Pleasanton council to debate subdividing Old Stanley site for three new houses | News | PleasantonWeekly.com |

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Pleasanton council to debate subdividing Old Stanley site for three new houses

Also: Analyzing city's energy-efficiency, raises for city management and Bullying Prevention Month

Before-and-after image shows the current house at 3987 Stanley Blvd. (left) compared to the streetview with digital rendering of new houses at the same site, as proposed by property owner. (Image courtesy of city of Pleasanton)

The Pleasanton City Council is set to consider a homeowner's request to demolish their single-story house on Old Stanley Boulevard and subdivide the parcel for three larger houses on Tuesday night.

Applicant Saravana Chilla received Planning Commission support for the project on the outer edge of downtown, with a 4-0-1 vote on Aug. 28 to advance the planned-unit development (PUD) application to the council with a positive recommendation.

"The Planning Commission reviewed the subject proposal and believes the proposed density, development standards, architecture, site design, lot configuration and landscaping are consistent with the zoning, Downtown Specific Plan and General Plan goals and policies including all regulations and design guidelines," assistant city manager Brian Dolan wrote in his staff report to the council.

The proposal calls for tearing down the 940-square-foot house and associated outbuildings at 3987 Stanley Blvd. (aka Old Stanley Boulevard), a rectangular parcel in the downtown neighborhood not far from where First Street turns into Stanley Boulevard. The original home dates back to 1914 but was not designated as an historic structure during the city's 2015 historic resource survey, Dolan noted.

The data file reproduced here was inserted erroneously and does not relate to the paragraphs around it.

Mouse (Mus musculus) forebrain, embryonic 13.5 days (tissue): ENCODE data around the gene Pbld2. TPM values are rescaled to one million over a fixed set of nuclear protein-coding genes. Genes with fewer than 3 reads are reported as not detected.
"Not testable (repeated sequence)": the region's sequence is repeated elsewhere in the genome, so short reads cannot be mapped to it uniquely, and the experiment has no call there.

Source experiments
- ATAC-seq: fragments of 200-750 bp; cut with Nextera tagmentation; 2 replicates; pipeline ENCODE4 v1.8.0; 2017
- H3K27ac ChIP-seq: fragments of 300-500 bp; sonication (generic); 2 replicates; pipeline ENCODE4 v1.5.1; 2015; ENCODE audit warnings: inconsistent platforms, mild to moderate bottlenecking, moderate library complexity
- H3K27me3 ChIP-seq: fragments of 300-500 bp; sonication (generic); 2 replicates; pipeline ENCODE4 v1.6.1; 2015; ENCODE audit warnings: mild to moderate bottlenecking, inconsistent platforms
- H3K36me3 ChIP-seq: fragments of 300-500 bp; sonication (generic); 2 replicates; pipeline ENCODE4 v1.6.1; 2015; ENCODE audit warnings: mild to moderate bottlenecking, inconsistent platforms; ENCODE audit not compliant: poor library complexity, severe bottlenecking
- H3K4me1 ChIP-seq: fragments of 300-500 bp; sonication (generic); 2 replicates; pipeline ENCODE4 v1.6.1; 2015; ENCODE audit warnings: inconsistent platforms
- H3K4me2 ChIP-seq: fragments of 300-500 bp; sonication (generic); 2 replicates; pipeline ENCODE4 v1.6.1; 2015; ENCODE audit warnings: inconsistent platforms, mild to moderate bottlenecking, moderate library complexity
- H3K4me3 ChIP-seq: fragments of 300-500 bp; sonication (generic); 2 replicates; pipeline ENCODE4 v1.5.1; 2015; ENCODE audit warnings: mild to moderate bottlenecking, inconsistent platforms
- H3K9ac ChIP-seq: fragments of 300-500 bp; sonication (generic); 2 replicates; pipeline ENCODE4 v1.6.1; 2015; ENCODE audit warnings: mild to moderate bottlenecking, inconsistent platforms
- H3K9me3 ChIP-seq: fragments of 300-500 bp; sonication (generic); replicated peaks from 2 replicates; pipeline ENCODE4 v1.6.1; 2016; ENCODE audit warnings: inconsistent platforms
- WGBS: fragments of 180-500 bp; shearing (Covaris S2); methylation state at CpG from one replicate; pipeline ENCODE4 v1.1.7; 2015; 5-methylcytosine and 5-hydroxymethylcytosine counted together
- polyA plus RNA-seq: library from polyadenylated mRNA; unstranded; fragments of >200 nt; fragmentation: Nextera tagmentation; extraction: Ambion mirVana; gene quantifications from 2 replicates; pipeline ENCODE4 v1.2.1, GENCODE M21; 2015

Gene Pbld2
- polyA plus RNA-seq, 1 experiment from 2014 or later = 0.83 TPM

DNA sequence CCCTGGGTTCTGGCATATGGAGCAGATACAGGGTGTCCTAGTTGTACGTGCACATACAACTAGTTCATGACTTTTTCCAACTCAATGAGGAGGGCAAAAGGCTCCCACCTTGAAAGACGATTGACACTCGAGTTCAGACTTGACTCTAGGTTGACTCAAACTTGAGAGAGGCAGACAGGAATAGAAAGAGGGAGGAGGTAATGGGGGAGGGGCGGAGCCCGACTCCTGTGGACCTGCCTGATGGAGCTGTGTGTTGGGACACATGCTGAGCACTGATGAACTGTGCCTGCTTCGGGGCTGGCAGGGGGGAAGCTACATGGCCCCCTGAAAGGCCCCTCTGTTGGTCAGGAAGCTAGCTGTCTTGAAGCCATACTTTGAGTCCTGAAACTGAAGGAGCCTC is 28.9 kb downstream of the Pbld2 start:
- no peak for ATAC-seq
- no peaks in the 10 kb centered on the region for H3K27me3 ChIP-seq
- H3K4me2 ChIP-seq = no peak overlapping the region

The applicant would then subdivide the parcel into three lots, each with a detached, two-story house, along with onsite improvements such as tree plantings, new infrastructure and a shared private driveway to connect the residential lots.

The property is zoned and designated for high-density residential.

The planning commissioners and city officials did hear from neighbors concerned about adding multiple two-story houses where one single-story home currently stands, mainly for privacy reasons.

City staff concurs with the commission's recommendation for approval, saying the project would align with city policies and objectives as well as would fit in well working with the surrounding neighborhood.

The small subdivision is the main hearing item listed on the council's open-session agenda, set to get underway at 7 p.m. Tuesday in the council chamber at 200 Old Bernal Ave.

In other business

* The council will discuss the results and recommendations of the energy benchmarking analysis conducted at city facilities by high school and college interns with local nonprofit Go Green Initiative.

* Council members will present proclamations declaring October as National Bullying Prevention Month and Oct. 23 as National Unity Day.

* They will hear a presentation from Bobby Khullar on The Sean Brock Foundation, which provides scholarships and assistance for injured military veterans.

* As part of its 15-item consent calendar, the council will consider confirming a 3% increase to the pay schedule for city management and confidential employees -- who are not represented by a union. The proposal also calls for an additional city contribution of 0.5% of base wages into a deferred compensation plan.

* Other consent items include introducing an ordinance to move forward with enrolling the city in the East Bay Community Energy program, an additional $50,000 to the law firm of Jarvis, Fay & Gibson for consultation on the Johnson Drive Economic Development Zone supplemental environmental study, and $120,000 annually for three years to Townsend Public Affairs for the city's share of Tri-Valley lobbying efforts.

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